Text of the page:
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Superstition: An Unusual Answer to an Unusual Question

I am definitely not your go-to person for witty comebacks if you need one at the spur of the moment. My reflexes are too slow. If someone hurls an insult at you as a joke, sorry, I can’t salvage your pride even if I’m your best friend. I can hardly defend myself. You might see me laughing at you but please know I’m feeling really guilty and helpless that my nerve synapses couldn’t deliver a decent response in time to save you.

Want something snappy from me? You might have to give me a few days. It might even take weeks, and in this case, a few months to think of a good response.

I’m also a very poor conversationalist. My jokes are bland, my humor dry. I can think of more reasons why you would not want to be my friend or hang out with me, but it would make this post really long. I’m talking 10,000 words or more. And a super lengthy blog post can break a friendship before it even starts.

So let me just jump to the story of how I’ve finally thought of the perfect answer to an unusual question that I have often received at my previous job. Maybe the question isn’t so unusual after all.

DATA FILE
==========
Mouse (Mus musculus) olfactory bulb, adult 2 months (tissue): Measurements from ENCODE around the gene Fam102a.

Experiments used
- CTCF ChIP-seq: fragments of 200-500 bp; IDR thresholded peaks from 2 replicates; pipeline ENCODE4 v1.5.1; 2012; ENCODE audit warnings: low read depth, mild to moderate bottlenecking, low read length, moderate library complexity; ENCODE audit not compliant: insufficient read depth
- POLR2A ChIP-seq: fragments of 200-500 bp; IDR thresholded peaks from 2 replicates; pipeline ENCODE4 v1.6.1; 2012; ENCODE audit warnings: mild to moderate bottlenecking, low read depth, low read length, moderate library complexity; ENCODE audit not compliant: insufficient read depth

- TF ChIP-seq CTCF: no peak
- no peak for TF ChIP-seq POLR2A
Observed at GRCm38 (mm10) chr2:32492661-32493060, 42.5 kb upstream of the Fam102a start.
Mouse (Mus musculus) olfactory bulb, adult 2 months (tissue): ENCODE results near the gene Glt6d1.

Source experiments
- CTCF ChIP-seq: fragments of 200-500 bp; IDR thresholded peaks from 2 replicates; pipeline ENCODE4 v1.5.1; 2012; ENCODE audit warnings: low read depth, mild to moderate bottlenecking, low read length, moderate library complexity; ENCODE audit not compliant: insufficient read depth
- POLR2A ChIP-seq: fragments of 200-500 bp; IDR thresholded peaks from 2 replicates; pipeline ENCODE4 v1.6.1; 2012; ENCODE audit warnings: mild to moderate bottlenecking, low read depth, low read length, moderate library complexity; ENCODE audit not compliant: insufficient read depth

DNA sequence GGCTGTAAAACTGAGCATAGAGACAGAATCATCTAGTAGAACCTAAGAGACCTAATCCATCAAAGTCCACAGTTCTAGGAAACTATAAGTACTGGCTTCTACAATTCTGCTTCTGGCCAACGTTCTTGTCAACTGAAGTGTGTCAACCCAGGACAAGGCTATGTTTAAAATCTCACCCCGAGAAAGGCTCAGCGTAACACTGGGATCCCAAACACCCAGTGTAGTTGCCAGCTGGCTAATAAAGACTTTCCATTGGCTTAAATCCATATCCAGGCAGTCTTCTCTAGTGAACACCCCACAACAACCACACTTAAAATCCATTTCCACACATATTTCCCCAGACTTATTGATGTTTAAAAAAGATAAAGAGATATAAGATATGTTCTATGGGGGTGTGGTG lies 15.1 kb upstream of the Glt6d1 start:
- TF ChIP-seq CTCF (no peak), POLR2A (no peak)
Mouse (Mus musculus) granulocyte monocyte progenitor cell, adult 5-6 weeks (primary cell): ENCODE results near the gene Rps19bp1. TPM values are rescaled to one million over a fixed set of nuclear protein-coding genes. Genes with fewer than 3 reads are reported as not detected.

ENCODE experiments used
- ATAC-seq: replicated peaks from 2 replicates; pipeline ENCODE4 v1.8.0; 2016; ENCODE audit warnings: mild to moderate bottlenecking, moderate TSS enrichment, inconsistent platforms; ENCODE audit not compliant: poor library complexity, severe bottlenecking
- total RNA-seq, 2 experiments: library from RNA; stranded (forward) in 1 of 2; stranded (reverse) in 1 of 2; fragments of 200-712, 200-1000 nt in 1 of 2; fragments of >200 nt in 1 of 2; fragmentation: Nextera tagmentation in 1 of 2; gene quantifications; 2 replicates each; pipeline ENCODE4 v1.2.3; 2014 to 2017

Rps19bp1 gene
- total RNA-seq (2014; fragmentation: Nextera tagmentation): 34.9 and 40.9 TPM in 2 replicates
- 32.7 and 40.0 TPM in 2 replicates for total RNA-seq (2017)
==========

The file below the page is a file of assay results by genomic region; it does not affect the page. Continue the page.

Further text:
Shortly after graduating college, I felt confident, competent and ready to tackle any challenges thrown my way. I was excited to begin my new job, a per diem position that forced me to become acquainted with a different set of co-workers each day. It was great to be able to meet so many new people, many of whom were quite awesome while others…hmm puzzled me.

I must have received this question three times over the course of three months from three different co-workers, which means it took three trials and three errors for me to arrive at the best possible answer to a very unusual question.


Take 1: “How old are you, if you don’t mind me asking?” from a co-worker who was visibly much older than me but still my subordinate. We hadn’t even begun a conversation yet. I had ony greeted her with a smile and a good morning. So you can imagine the deer-in-headlights expression on my face when I heard this question for the first time.

She had a heavy European accent and looked friendly enough, so I revealed to her my true age. “Ah! That means you must be very smart,” she said as-a-matter-of-fact.

She was just innocently curious, inquistive but lacking the vocabulary to pose the question more subtly, or perhaps Europeans are not so up-tight about revealing their age, I thought to myself. She was a good worker, respectful, and didn’t challenge my authority so I would like to believe my assumptions are true.